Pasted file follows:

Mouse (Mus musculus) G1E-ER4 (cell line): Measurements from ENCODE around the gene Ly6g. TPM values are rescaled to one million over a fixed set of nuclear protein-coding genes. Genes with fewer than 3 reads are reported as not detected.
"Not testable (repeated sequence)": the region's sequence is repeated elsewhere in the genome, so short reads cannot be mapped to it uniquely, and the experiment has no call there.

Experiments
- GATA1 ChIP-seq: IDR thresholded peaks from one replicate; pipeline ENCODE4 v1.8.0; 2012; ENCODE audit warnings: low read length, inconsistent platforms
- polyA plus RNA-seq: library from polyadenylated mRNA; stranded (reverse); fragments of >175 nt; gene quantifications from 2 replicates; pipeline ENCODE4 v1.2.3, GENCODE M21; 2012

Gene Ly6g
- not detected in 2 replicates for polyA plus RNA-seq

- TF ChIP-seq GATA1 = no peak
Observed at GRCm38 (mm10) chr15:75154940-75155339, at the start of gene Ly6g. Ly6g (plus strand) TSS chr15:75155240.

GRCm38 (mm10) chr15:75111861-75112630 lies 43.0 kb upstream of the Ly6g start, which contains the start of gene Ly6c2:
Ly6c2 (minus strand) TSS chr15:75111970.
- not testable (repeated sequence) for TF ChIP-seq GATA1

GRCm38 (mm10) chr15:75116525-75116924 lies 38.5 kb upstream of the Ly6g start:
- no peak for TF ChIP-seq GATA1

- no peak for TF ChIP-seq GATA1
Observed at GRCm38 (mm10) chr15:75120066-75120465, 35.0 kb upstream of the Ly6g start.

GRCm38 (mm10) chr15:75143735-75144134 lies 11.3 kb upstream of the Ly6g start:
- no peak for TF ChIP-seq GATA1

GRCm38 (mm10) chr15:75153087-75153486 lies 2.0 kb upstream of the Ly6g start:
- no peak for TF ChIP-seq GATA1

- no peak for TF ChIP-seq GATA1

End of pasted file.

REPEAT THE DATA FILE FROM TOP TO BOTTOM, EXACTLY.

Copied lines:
Mouse (Mus musculus) G1E-ER4 (cell line): Measurements from ENCODE around the gene Ly6g. TPM values are rescaled to one million over a fixed set of nuclear protein-coding genes. Genes with fewer than 3 reads are reported as not detected.
"Not testable (repeated sequence)": the region's sequence is repeated elsewhere in the genome, so short reads cannot be mapped to it uniquely, and the experiment has no call there.

Experiments
- GATA1 ChIP-seq: IDR thresholded peaks from one replicate; pipeline ENCODE4 v1.8.0; 2012; ENCODE audit warnings: low read length, inconsistent platforms
- polyA plus RNA-seq: library from polyadenylated mRNA; stranded (reverse); fragments of >175 nt; gene quantifications from 2 replicates; pipeline ENCODE4 v1.2.3, GENCODE M21; 2012

Gene Ly6g
- not detected in 2 replicates for polyA plus RNA-seq

- TF ChIP-seq GATA1 = no peak
Observed at GRCm38 (mm10) chr15:75154940-75155339, at the start of gene Ly6g. Ly6g (plus strand) TSS chr15:75155240.

GRCm38 (mm10) chr15:75111861-75112630 lies 43.0 kb upstream of the Ly6g start, which contains the start of gene Ly6c2:
Ly6c2 (minus strand) TSS chr15:75111970.
- not testable (repeated sequence) for TF ChIP-seq GATA1

GRCm38 (mm10) chr15:75116525-75116924 lies 38.5 kb upstream of the Ly6g start:
- no peak for TF ChIP-seq GATA1

- no peak for TF ChIP-seq GATA1
Observed at GRCm38 (mm10) chr15:75120066-75120465, 35.0 kb upstream of the Ly6g start.

GRCm38 (mm10) chr15:75143735-75144134 lies 11.3 kb upstream of the Ly6g start:
- no peak for TF ChIP-seq GATA1

GRCm38 (mm10) chr15:75153087-75153486 lies 2.0 kb upstream of the Ly6g start:
- no peak for TF ChIP-seq GATA1

- no peak for TF ChIP-seq GATA1